The S&P 500 continues to drift a few hundred points shy of its record high as investors balance worries over the China trade war with growing American financial strength.
But there is one number that could kick all the optimism to the curb, and right soon.
It’s the price of oil.
The global price, defined as Brent North Sea oil, recently fell from its 2019 high of almost $74 per barrel and was trading on Wednesday at about $68.
That’s nearly a $10/barrel premium over the main U.S. grade, West Texas Intermediate, which is at about $59 per barrel. That $9 per barrel discount, despite the 2016 end of a ban on U.S. oil exports, is the product of Texas shale oil. U.S. production, now 12.2 million barrels per day, is double what it was in the 1990s.
Prices have been falling steadily but they could be due for a short-term snapback. Here’s why.
Bad News Piles Up
Bad supply news is starting to pile up in the global oilpatch. Arab oil producers are working hard to get prices high, and believe they are succeeding.
It’s not just tensions in Iran, Libya and Venezuela that are impacting supply. Russia is cutting supplies, and that may not all be voluntary. Its pipelines were contaminated by chlorine in April, which Russia blames on a small company pushing untreated product. The $2.7 billion in contaminated oil is causing disruption throughout Europe.
Russian analysts are warning loudly of global instability in the oil markets. But American analysts insist the U.S. can supply the market at $40-$45 per barrel, thanks to new fracking technology, and they can say the outlook for prices is bearish even with OPEC supply cuts.
If these analysts are wrong, global growth could turn negative.
Schlumberger (NYSE:SLB) is the canary in the coal mine here. SLB stock has been getting hammered as drillers cut their orders. Fracked wells deplete quickly; without constant investment, supplies can dry up quickly.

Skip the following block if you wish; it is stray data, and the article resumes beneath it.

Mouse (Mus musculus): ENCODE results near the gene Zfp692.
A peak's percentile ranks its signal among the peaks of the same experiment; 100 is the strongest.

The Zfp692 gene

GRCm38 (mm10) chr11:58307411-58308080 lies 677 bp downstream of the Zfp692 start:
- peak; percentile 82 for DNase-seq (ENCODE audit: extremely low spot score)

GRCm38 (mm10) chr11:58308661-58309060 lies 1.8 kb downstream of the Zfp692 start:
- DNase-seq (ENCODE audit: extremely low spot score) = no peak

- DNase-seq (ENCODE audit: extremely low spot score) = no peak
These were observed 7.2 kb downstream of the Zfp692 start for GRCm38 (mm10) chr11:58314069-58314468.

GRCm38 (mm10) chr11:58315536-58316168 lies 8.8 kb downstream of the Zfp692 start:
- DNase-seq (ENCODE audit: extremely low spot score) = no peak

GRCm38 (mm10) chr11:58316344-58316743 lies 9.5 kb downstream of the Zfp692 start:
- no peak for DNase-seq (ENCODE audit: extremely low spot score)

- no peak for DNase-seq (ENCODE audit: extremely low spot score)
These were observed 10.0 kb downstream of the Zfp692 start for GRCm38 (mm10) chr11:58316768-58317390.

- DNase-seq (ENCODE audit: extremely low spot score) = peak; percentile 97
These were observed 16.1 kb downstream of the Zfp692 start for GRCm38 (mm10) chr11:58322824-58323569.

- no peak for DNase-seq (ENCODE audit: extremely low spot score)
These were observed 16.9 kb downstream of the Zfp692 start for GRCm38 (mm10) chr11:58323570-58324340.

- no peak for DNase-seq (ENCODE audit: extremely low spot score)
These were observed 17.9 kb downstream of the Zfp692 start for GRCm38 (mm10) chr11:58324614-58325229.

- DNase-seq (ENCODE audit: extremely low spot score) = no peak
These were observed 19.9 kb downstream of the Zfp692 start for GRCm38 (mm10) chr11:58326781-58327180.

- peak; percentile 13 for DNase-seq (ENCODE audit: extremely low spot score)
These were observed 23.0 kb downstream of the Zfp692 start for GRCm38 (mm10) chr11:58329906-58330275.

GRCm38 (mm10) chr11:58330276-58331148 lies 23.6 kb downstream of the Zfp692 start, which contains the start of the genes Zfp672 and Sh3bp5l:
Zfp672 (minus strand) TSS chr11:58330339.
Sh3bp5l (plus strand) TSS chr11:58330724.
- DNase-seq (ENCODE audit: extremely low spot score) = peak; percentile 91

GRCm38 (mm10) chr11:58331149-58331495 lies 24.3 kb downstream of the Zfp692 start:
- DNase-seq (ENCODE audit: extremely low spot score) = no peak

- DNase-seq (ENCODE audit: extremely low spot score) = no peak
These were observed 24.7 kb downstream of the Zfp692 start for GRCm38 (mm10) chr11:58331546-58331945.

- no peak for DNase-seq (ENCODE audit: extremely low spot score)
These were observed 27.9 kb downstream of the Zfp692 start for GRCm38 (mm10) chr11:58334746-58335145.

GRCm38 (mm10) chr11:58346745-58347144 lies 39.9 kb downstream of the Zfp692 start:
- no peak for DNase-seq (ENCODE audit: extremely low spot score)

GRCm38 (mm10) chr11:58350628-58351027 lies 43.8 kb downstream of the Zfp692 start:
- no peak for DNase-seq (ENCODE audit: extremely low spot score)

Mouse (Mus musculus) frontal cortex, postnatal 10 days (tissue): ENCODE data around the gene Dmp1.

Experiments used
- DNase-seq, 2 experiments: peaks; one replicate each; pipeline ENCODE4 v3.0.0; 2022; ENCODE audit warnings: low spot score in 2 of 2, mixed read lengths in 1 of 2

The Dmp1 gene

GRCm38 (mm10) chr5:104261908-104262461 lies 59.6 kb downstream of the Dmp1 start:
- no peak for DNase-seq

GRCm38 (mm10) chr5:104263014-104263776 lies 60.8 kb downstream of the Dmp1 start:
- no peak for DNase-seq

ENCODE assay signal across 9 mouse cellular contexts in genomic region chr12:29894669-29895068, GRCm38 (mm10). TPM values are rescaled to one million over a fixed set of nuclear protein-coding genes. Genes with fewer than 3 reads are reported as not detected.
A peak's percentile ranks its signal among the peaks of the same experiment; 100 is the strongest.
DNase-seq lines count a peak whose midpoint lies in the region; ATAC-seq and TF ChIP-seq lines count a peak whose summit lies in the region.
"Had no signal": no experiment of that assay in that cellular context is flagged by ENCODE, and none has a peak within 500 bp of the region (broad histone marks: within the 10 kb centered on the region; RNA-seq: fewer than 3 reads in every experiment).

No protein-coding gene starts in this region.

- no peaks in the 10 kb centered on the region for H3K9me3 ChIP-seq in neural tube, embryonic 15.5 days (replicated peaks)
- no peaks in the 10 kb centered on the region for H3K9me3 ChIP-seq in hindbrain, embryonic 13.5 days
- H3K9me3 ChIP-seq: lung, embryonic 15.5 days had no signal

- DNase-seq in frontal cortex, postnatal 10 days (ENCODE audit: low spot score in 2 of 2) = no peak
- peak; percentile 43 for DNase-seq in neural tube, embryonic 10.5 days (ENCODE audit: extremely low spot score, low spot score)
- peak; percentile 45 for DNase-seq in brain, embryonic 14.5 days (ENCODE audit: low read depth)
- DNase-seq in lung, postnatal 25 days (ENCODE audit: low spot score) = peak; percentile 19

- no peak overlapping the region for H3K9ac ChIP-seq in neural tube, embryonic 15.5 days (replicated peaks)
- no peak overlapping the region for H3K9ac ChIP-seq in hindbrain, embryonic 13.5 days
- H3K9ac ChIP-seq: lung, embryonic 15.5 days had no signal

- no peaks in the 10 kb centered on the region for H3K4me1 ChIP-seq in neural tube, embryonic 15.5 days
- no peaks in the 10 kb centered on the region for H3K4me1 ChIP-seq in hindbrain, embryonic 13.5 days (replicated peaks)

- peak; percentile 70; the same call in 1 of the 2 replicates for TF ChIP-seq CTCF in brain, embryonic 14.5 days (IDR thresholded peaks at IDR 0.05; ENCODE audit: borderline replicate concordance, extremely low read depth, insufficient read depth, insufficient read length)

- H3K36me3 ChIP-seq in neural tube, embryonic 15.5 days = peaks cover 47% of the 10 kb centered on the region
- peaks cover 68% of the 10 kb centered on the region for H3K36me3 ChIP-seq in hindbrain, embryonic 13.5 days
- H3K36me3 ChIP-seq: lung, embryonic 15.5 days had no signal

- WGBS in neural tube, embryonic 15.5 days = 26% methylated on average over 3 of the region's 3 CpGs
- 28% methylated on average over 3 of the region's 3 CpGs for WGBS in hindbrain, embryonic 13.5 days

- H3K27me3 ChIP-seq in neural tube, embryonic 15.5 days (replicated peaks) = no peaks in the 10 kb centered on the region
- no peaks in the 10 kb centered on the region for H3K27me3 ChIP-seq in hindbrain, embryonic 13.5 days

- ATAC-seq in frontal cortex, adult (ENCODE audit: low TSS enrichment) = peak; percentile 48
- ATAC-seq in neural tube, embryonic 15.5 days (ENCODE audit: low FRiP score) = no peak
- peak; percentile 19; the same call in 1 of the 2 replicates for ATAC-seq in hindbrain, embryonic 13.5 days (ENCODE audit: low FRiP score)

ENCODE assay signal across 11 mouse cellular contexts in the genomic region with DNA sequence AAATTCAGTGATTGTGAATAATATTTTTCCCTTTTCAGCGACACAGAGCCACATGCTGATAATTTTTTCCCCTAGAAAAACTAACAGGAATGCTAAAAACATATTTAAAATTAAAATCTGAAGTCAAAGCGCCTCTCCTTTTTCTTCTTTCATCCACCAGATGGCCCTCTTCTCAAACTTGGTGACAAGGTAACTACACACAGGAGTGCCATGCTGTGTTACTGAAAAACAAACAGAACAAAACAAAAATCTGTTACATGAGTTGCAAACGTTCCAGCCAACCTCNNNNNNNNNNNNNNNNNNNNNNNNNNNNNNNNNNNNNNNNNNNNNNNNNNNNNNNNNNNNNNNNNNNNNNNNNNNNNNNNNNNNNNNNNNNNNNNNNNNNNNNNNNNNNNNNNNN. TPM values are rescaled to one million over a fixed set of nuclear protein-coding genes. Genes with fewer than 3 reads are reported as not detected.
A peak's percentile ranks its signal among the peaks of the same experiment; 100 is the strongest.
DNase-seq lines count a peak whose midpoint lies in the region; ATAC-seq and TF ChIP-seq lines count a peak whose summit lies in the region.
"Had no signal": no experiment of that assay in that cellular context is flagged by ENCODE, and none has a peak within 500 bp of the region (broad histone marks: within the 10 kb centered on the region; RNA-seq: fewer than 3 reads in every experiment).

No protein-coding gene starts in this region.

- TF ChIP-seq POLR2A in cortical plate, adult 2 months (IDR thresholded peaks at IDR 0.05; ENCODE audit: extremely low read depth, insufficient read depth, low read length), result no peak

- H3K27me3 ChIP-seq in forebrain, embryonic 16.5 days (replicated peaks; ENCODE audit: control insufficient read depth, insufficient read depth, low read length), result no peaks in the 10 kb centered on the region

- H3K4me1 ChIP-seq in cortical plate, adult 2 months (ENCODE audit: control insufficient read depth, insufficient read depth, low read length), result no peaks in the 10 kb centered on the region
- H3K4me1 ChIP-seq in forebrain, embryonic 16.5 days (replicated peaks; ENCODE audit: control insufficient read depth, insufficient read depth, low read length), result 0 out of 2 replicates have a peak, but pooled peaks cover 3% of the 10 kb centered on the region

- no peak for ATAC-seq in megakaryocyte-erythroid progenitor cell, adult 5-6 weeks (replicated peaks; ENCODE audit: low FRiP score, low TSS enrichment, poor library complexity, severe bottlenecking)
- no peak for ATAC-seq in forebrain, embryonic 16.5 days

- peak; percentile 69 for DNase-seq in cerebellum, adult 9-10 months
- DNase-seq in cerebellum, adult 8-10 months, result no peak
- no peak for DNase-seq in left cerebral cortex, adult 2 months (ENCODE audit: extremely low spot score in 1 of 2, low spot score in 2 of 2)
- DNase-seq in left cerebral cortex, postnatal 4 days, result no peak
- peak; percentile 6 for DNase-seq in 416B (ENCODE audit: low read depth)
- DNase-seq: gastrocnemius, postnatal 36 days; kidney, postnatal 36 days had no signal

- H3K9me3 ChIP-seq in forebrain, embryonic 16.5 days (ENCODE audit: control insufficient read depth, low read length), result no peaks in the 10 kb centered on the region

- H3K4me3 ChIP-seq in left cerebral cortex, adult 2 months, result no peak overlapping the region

The Long-Term Outlook for Energy
What we’re witnessing, in my view, is the last dance of the oil patch.
New production is being developed in Brazil, and Exxon Mobil’s (NYSE:XOM) production program in Guyana will hold prices down over the long-term.
Meanwhile, prices for both solar energy and wind energy continue to decline, while demand is only now returning to its peak in 2000 thanks to the cheapest renewable energy of all — efficiency.
The Bottom Line
On the one hand, because high oil prices are now in America’s economic interest, prices should remain high throughout the summer. Current disruptions and international tensions should, on the other hand, lead to a hard spike in prices. This could still happen, but if it does, the impact will be shortlived, and it will only serve to accelerate the ongoing transition toward renewables.
The lack of a price spike in the face of global growth, OPEC supply cuts, Russian supply disruptions and a slowdown in oilfield spending is the dog that is not barking in the energy market.
Dana Blankenhorn is a financial and technology journalist. He is the author of the mystery thriller, The Reluctant Detective Finds Her Family, available at the Amazon Kindle store. Write him at firstname.lastname@example.org or follow him on Twitter at @danablankenhorn. As of this writing he owned no shares in companies mentioned in this article.